Another horrific side effect of the COVID-19 pandemic is domestic violence. Calls to domestic abuse hotlines have more than doubled since March compared with the same period last year. But calls to child abuse hotlines plummeted to a fraction of the typical number. That sounds like great news, but it’s not. Why? Because teachers and childcare workers are typically the first to observe and report suspected abuse. The longer kids in abusive situations are isolated and away from their watchful eyes, the greater their risk for more prolonged and more severe abuse. Families dealing with loss of livelihoods, mounting bills, reduced interaction with support systems, and confinement together in close quarters for long periods of time create a perfect petri dish for accelerated mental health issues, substance abuse and stress-induced violence.
So while educators and parents work to safely accommodate full or partial return to classrooms this month, child abuse agencies in every state are gearing up for a significant flood of cases. This is not unprecedented, according to Jackie Stephens, CEO of the Children’s Advocacy Center of Collier County in Naples, Florida: “It’s very similar to the situation we saw happen during the 2008-2009 recession,” she says, “and it crosses all geographic and socioeconomic boundaries.”
It’s a misconception that child abuse occurs mostly in lower income communities or in less educated households, Stephens says. “Due to the pandemic, even wealthy and financially stable communities are in crisis. Through no fault of their own, professionals at normally high income levels are facing job loss and depletion of retirement and college funds. Successful entrepreneurs have been forced to close their businesses. Panic and anger can quickly accelerate into domestic violence and child abuse.”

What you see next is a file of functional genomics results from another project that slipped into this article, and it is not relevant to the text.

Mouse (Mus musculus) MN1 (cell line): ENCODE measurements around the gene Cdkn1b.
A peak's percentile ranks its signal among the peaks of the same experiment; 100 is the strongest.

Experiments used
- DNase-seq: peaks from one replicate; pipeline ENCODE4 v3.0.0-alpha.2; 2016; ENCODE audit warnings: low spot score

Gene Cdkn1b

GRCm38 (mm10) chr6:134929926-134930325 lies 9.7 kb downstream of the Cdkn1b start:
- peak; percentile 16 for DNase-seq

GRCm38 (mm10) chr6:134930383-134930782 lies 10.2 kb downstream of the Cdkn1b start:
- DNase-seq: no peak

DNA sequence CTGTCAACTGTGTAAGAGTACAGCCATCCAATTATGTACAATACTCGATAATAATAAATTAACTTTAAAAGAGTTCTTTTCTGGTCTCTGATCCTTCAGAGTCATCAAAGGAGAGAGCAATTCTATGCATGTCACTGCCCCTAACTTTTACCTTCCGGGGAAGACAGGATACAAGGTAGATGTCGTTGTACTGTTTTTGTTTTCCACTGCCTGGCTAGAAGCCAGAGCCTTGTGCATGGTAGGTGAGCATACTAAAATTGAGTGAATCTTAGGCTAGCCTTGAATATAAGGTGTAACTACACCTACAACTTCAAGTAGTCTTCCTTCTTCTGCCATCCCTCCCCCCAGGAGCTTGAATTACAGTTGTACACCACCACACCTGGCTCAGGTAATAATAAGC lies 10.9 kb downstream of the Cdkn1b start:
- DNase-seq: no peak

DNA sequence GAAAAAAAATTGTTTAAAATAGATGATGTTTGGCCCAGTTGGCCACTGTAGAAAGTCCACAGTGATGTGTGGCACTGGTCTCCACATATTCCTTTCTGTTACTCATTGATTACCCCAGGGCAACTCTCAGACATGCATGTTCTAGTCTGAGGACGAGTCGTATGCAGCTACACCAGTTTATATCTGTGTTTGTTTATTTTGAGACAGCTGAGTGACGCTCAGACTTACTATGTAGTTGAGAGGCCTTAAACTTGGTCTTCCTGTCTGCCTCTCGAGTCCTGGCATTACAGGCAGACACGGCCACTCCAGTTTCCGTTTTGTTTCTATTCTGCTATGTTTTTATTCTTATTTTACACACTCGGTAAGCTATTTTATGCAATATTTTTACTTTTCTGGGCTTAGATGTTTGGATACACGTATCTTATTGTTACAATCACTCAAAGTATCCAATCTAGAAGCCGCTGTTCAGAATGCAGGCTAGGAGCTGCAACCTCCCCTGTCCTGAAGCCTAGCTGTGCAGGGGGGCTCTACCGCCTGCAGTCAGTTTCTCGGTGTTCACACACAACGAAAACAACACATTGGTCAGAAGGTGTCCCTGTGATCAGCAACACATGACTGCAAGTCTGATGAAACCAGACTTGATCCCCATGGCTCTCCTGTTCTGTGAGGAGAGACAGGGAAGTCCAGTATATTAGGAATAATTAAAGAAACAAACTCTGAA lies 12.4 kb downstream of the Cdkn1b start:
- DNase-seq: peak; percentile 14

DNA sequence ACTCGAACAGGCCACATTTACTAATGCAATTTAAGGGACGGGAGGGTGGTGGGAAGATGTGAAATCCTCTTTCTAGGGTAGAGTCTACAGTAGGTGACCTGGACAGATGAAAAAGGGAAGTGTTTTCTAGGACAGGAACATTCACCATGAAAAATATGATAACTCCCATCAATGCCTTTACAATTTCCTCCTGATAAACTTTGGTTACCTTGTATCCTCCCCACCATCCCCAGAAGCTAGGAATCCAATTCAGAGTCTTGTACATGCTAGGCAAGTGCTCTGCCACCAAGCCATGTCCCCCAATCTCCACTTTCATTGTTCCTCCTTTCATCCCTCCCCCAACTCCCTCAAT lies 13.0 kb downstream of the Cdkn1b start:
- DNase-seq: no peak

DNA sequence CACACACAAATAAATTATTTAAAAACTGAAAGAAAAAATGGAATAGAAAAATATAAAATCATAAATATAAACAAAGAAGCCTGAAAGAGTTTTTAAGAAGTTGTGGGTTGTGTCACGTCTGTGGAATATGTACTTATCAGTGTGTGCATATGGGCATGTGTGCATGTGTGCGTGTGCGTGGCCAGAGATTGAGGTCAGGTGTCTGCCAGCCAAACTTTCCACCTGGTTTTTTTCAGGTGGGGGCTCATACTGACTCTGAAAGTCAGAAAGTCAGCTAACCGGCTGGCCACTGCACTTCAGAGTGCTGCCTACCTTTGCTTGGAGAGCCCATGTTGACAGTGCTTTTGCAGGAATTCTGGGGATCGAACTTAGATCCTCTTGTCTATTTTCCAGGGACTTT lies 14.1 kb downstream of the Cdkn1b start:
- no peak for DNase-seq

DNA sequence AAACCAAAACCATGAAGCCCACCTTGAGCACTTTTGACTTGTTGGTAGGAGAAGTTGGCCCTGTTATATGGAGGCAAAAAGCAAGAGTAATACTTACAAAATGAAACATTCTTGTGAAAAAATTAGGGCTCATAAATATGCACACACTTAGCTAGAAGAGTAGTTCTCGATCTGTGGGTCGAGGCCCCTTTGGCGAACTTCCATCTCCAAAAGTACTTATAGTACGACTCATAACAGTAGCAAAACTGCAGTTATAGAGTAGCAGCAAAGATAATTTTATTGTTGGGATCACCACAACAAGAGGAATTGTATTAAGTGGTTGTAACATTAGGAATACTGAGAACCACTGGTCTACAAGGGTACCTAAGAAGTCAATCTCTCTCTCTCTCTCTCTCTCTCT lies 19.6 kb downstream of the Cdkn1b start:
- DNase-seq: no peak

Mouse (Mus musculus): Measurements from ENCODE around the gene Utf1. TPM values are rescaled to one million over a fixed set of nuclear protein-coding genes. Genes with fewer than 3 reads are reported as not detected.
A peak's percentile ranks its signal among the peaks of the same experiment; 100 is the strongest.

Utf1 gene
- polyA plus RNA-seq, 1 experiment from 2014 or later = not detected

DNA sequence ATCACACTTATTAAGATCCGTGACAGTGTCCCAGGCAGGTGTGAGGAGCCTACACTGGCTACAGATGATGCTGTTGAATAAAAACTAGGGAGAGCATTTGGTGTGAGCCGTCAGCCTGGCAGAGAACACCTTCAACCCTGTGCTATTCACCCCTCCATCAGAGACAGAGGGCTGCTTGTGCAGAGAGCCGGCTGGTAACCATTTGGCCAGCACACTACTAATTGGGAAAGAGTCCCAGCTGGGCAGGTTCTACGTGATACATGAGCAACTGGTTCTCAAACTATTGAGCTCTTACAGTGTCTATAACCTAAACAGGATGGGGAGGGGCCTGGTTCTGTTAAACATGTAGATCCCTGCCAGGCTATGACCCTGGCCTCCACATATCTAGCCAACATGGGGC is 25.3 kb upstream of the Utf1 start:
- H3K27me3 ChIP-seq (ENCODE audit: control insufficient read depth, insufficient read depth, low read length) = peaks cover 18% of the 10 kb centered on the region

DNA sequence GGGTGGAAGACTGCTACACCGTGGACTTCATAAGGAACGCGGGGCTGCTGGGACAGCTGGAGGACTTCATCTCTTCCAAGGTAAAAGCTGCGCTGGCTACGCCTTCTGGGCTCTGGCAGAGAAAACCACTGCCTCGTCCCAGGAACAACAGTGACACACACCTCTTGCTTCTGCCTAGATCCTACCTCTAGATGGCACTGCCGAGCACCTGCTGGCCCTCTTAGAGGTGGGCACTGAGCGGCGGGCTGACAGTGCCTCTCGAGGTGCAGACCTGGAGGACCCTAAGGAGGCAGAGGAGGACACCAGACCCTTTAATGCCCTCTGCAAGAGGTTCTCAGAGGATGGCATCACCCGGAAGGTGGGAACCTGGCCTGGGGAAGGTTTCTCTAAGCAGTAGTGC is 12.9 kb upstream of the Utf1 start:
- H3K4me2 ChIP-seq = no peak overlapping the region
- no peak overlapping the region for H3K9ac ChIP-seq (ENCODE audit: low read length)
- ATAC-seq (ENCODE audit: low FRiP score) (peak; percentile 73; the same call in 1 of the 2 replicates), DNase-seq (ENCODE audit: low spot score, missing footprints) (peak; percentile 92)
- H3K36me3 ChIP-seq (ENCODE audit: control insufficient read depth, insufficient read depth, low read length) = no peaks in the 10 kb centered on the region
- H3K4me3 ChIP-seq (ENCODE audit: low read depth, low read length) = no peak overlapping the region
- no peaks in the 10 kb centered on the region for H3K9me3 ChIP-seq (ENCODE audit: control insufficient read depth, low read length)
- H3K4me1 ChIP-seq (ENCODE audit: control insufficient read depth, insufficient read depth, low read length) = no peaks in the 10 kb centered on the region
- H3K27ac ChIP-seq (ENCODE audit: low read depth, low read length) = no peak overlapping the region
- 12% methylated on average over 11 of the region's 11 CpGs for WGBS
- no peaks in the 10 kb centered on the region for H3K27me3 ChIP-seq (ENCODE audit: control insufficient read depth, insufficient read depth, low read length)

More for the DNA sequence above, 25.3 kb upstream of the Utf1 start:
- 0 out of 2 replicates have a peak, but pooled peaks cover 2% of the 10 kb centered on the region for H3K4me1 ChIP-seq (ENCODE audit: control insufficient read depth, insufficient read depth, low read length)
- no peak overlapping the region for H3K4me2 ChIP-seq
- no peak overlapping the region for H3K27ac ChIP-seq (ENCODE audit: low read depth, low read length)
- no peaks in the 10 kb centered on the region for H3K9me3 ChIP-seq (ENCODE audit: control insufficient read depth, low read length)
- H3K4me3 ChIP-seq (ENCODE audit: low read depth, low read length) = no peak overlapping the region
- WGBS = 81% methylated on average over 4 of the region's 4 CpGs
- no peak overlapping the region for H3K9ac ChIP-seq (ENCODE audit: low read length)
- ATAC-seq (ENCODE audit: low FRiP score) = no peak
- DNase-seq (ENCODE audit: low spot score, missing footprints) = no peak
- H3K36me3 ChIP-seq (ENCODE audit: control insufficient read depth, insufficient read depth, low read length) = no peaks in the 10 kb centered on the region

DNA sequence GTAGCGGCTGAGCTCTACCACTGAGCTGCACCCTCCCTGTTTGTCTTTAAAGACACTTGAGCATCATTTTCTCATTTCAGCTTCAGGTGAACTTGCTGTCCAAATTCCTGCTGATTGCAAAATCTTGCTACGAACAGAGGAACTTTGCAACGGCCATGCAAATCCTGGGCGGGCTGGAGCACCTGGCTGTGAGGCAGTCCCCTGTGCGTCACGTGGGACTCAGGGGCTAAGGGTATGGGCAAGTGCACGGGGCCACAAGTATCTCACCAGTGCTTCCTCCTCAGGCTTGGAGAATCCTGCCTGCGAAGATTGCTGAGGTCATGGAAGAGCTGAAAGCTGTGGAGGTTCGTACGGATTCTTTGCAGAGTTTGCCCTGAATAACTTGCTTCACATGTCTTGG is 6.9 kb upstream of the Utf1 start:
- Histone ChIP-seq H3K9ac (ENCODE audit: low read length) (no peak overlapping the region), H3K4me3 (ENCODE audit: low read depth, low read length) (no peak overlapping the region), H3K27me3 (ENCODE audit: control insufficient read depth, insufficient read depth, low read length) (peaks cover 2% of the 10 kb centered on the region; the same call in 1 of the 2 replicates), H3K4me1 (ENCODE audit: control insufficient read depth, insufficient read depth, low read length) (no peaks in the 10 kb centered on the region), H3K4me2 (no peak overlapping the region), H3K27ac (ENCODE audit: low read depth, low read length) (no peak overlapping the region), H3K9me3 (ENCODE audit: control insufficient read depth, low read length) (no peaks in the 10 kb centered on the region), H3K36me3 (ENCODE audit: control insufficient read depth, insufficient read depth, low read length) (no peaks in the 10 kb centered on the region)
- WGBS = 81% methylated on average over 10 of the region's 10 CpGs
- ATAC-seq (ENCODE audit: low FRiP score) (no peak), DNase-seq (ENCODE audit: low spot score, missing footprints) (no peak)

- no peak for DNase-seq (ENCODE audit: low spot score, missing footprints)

For stressed-out parents struggling to maintain positive relationships with each other and care for their children during this crisis, Stephens offers these tips provided by her CAC counseling staff and the national organization PICT (Parent-Child Interaction Therapy):
Keep burning energy. Walk, jog or bicycle in your neighborhood, swim, dig in the garden. This is essential. And then…Take a nap! Oh yes, you can. It’s physically and emotionally necessary. When we’re rested, we can feel more relaxed and able to handle stress.
Cut some slack. Children under stress are likely to be emotional, seek more attention, or act out in uncharacteristic ways. If you have a child in the clumsy, spilled milk stage, it is likely to be worse right now. If your children will be learning remotely, keep your expectations reasonable. Make a huge effort to cut yourself and everyone else in the family some slack.
Count to ten. A few seconds of emotional time-out on your part can make the difference between calm discipline and abuse. Studies prove that the emotional effects constant yelling and parental fighting in the child’s presence can be as devastating as physical abuse, requiring years of counseling to repair.
Limit media exposure. Non-stop coverage of this disease, as well as world disasters and social unrest, builds on fear and maximizes stress levels. Rely on your trusted sources for hard news and skip the rehashing commentaries.
Practice self- care. You’re best able to take care of your loved ones when you take care of yourself. Show extra kindness and affection to each other; the kids will notice. Whatever brings you calm, joy, or just a few minutes of distraction, do that!
Talk it out (or cry it out) with your best friend or closest family member. Many health care providers, including child safety and mental health resources, offer online telehealth services, including face-to-face counseling.
Report possible abuse. While teachers, childcare workers, coaches and religious leaders struggle to adapt to the new COVID-related health and safety requirements in this new environment, they desperately need extra eyes and ears. If you know of or suspect child abuse, call the national child abuse hotline, 1-800-422-4453.